Girls on laptop2- smallWritten by: Mike McCann

This past week, Facebook turned 10 years old, and in celebration they released a video for each person to highlight their most memorable moments from previous years. They did highlight some beautiful memories, and reminded me of many good times with my friends and family. Something about the videos struck me, though – they highlighted the individual’s “Most Liked” posts from the time period. This is, of course, innocent enough in its own right, but it made me realize something important about our culture.

Think about the amount of time you spend on Facebook every single day. Perhaps you are on it for communication with distant friends and relatives; perhaps you use it for education or keeping track of social events (like the events from Serviam Ministries!), or perhaps you use it to browse through the posts of your peers. Inevitably, I think most of us are on it for the latter option (myself included), and we are drawn to “Liking” something that somebody else posts. As well, whenever we post something on Facebook, we are posting it for the benefit of others (you probably aren’t posting something strictly for yourself!) Thus the question arises: how much do we desire “Likes” on our posts, our photos or are sharings?

In this, the Age of Information, we are being constantly bombarded with information and media from all directions. We are losing the personal sense of communication with other people; I have to stop myself from using my phone, or being on my laptop for work, in order to slow down and take a break. Perhaps because of this, the Facebook phenomenon has uncovered something hidden underneath the busy-ness of our society: our desire to be affirmed, to be acknowledged, and ultimately to be loved. When you changed your profile picture, did you feel happy when you saw 30 “Likes” on it later that day? Did you feel affirmed when you saw 45 “Likes” on your Facebook status, when you shared a quote from a saint or an excerpt from a papal encyclical? Perhaps the comments that have been left on your posts have made you a “popular trend” in your Facebook friend circles. I will be the first to say that all of the above and more are very true for me.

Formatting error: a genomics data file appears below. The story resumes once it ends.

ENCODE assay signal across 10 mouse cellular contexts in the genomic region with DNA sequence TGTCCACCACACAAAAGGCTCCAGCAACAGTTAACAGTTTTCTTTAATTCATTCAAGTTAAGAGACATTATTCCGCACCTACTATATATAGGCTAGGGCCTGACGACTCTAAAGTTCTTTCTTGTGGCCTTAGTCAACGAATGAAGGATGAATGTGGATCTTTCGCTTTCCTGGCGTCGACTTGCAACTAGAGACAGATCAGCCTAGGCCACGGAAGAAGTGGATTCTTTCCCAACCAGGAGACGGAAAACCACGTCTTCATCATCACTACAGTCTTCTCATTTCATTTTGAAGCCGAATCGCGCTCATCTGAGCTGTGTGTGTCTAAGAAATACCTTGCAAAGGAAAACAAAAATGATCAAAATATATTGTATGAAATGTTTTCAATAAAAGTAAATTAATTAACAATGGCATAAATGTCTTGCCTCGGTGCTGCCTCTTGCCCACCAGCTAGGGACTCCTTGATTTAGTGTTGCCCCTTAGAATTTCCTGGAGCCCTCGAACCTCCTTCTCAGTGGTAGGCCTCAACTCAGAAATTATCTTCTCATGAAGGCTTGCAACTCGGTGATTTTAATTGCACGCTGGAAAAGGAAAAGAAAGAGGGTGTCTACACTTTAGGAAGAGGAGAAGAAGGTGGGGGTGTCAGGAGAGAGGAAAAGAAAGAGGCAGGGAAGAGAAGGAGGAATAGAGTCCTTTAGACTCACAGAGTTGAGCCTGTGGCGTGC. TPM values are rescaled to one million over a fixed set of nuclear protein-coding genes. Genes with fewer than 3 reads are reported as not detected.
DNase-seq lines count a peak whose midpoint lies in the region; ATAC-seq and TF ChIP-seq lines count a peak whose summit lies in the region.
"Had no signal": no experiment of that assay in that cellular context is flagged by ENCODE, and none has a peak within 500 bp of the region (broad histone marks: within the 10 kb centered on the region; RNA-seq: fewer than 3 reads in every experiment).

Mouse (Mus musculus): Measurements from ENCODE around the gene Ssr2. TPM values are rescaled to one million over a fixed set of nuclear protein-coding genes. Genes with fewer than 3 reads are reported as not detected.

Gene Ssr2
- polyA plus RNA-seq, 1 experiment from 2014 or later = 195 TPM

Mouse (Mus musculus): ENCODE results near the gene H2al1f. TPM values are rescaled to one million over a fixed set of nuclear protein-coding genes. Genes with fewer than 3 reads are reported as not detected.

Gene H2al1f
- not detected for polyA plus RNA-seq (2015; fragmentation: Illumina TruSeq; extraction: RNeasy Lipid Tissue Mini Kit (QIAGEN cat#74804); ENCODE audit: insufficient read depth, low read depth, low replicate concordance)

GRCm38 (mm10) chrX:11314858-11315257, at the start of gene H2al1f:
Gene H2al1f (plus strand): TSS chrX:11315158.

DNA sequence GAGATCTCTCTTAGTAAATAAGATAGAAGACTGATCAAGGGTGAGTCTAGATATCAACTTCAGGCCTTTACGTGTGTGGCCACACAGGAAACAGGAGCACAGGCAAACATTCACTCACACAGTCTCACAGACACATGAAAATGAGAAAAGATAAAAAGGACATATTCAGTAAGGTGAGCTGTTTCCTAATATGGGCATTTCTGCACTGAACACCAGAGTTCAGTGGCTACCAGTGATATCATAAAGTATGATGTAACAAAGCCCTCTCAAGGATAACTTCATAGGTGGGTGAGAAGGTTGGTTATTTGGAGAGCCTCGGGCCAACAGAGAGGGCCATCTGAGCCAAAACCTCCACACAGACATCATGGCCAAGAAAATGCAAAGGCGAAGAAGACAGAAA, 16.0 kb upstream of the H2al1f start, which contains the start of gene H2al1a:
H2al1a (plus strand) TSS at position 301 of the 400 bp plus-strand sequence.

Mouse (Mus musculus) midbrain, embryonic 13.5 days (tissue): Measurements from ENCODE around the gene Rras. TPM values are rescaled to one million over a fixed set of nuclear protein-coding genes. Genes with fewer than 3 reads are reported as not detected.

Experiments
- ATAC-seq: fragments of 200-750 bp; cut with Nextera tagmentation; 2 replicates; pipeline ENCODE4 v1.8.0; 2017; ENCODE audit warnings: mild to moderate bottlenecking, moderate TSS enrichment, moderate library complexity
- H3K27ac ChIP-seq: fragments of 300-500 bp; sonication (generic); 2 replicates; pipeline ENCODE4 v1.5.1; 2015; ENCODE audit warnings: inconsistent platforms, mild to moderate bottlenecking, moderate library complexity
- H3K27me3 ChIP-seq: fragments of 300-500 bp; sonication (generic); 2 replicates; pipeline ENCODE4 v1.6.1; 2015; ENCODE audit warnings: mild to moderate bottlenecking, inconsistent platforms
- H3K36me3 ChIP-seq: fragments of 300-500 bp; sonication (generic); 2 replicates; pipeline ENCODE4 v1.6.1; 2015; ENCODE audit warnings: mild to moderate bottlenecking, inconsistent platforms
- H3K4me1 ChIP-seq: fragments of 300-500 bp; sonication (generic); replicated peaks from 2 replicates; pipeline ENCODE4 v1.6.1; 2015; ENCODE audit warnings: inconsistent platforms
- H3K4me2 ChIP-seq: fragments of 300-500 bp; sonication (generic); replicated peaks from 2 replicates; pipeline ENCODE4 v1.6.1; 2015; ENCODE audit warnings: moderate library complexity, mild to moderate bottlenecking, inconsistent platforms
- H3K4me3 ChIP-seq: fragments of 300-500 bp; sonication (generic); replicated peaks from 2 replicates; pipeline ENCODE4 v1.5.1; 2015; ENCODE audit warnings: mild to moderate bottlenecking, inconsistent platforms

Do we find it difficult to find time to pray in a given day? Do we find it taxing to spend even 10-15 minutes with God amidst our schedule? I know it’s difficult for me on many days, and yet to waste time on Facebook is somehow effortless (where did the time go?!). Yet, we ALL want to be loved and acknowledged for our talents, our personalities and our time with our friends. Jesus desires the same with us – He desires to be our BEST friend, our Lover and our constant companion, guided by the Spirit and in obedience to the will of the Father. It seems to me that, as culture attempts to push God out of society, we tend towards more and more desire to having “Likes” on our Facebook posts, attempting to fill the “God-sized” hole in our hearts that we create when we refuse to let Him in. The devil loves this tactic; being the prince of lies, he will eagerly use a medium which can be used for so much good, to distract us from having a personal, face-to-face relationship with our Lord. Again, I am guilty of all these things myself; I am also not saying to simply avoid Facebook (it can be used for a lot of good!). We shouldn’t, however, let a social medium try to compensate for our desire for God in our lives, a desire that we all have whether we realize it or not.

Pray without ceasing!



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